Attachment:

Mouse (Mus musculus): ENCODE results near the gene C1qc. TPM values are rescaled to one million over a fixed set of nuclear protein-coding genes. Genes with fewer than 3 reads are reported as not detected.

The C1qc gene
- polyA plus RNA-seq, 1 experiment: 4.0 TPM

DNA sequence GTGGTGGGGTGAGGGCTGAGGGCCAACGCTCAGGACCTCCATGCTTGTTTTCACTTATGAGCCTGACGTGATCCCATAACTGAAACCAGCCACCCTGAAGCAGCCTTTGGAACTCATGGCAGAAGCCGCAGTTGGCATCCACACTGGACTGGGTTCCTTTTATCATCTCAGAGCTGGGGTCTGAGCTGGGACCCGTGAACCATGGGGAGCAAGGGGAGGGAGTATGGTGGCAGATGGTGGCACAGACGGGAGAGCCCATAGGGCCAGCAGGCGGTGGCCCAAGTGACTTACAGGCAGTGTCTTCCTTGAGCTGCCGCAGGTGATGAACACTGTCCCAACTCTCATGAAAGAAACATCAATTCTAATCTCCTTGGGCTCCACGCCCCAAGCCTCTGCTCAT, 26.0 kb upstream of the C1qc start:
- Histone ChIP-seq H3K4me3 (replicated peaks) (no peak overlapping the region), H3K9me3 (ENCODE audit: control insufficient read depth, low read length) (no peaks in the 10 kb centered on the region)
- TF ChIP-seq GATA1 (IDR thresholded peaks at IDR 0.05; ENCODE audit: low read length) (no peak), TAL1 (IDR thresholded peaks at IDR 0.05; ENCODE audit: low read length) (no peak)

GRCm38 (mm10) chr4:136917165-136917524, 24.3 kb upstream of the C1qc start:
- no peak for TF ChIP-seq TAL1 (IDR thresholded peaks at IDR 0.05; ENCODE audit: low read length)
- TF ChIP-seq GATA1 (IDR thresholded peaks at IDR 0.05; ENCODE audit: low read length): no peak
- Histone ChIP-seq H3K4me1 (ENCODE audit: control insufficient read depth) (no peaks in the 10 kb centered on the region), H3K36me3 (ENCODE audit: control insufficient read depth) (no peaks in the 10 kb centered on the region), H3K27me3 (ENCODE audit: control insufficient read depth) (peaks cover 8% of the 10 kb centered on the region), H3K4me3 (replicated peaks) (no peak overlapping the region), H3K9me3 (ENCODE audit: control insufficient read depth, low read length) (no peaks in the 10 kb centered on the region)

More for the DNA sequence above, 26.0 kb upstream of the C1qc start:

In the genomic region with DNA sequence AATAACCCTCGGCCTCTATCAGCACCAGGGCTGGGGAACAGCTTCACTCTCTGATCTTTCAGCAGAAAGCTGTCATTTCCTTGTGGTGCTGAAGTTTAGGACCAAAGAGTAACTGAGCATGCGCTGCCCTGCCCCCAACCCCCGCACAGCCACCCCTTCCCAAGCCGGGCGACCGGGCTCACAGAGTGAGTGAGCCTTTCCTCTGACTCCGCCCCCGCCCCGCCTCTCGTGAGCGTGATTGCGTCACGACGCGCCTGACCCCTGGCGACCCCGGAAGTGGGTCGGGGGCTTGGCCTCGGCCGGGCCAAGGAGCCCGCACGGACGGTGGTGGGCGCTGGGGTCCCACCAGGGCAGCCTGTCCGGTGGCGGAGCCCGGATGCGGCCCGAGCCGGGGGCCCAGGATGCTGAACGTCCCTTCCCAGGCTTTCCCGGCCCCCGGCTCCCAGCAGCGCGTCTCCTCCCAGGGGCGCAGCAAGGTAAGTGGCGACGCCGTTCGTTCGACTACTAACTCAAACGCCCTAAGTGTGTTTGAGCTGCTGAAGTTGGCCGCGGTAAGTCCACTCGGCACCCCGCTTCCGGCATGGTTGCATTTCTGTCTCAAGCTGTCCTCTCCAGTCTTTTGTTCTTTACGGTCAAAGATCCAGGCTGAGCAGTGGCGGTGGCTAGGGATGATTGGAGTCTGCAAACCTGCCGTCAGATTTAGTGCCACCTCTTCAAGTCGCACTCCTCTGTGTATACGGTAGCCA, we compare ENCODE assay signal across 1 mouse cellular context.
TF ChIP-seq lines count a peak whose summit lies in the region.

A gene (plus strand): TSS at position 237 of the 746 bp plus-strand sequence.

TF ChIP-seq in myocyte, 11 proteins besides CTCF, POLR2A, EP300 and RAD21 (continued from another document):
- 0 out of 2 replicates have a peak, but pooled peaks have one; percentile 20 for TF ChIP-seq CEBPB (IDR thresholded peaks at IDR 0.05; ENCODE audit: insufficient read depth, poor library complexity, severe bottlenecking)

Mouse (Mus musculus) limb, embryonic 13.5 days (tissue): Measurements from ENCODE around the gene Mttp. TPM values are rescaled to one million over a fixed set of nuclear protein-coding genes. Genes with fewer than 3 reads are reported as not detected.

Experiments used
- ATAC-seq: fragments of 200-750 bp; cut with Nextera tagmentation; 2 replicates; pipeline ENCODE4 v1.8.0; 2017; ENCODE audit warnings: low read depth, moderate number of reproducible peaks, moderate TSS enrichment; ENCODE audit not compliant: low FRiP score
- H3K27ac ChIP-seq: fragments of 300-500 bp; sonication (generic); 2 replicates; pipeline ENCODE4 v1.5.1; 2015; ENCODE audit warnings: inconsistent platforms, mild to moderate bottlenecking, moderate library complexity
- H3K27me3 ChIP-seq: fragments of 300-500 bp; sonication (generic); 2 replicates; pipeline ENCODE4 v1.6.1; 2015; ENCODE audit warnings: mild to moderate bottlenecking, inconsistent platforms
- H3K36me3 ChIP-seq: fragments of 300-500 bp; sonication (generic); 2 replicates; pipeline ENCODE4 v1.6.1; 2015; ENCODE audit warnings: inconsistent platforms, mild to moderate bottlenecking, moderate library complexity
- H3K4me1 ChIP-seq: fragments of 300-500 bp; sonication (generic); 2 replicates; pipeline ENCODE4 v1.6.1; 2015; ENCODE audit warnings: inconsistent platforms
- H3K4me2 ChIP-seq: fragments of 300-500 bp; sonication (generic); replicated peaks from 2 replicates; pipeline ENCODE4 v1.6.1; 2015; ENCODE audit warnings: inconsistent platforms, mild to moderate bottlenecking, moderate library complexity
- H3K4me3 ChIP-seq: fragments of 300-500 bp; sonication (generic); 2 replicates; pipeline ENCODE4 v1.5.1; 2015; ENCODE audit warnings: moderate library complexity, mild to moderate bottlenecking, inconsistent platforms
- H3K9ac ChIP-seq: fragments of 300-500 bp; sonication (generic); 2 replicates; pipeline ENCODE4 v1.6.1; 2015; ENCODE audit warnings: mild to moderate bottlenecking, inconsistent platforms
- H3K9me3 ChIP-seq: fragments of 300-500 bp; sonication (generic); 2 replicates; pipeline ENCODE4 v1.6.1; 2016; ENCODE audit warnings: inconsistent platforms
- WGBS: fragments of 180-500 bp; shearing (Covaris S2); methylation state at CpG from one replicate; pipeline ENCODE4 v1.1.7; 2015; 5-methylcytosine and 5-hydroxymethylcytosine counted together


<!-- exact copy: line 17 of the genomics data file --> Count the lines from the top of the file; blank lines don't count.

Mouse (Mus musculus) limb, embryonic 13.5 days (tissue): Measurements from ENCODE around the gene Mttp. TPM values are rescaled to one million over a fixed set of nuclear protein-coding genes. Genes with fewer than 3 reads are reported as not detected.